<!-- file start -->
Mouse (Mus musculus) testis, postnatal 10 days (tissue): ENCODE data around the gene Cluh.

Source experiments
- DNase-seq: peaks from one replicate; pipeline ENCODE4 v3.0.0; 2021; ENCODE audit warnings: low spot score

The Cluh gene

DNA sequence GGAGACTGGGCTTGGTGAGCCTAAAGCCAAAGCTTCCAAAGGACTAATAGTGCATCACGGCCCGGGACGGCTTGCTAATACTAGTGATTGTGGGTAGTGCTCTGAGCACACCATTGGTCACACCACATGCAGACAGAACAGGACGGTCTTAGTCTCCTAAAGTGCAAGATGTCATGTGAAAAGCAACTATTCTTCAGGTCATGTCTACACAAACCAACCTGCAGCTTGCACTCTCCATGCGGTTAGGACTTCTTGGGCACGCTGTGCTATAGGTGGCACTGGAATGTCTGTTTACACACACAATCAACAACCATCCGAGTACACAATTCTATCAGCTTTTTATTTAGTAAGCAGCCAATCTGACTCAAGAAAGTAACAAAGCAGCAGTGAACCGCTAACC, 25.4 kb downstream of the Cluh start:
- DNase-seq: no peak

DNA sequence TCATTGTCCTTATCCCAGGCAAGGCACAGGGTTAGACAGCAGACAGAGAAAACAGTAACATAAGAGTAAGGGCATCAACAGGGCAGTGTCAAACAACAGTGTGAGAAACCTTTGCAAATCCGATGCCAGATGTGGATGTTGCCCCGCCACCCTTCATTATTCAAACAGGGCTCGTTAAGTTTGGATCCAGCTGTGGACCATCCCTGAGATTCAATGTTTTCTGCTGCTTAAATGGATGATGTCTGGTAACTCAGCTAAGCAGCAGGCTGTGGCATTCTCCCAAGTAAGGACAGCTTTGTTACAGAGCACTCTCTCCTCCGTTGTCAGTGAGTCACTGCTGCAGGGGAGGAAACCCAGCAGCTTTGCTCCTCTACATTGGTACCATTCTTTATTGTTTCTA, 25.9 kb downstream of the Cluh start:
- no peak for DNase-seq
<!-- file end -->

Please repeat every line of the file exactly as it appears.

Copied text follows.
Mouse (Mus musculus) testis, postnatal 10 days (tissue): ENCODE data around the gene Cluh.

Source experiments
- DNase-seq: peaks from one replicate; pipeline ENCODE4 v3.0.0; 2021; ENCODE audit warnings: low spot score

The Cluh gene

DNA sequence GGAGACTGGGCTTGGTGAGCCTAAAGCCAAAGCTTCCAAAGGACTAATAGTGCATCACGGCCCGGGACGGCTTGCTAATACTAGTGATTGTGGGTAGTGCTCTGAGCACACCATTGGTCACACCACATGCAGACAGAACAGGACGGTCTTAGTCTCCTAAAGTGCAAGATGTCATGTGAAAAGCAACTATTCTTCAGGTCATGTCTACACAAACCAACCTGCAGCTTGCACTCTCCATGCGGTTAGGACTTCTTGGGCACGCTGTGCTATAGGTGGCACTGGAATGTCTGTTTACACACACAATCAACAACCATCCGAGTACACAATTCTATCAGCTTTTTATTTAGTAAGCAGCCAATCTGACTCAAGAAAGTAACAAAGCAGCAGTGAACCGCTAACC, 25.4 kb downstream of the Cluh start:
- DNase-seq: no peak

DNA sequence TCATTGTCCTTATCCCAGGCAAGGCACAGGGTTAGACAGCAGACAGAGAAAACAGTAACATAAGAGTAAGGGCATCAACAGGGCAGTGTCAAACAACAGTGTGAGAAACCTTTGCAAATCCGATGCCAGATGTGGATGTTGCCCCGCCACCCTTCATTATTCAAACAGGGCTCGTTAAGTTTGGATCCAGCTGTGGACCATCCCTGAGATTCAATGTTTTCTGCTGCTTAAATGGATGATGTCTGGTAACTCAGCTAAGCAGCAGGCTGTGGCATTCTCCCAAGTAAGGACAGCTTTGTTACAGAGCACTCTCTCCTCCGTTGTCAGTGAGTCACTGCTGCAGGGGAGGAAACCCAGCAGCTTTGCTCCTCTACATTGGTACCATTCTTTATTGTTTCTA, 25.9 kb downstream of the Cluh start:
- no peak for DNase-seq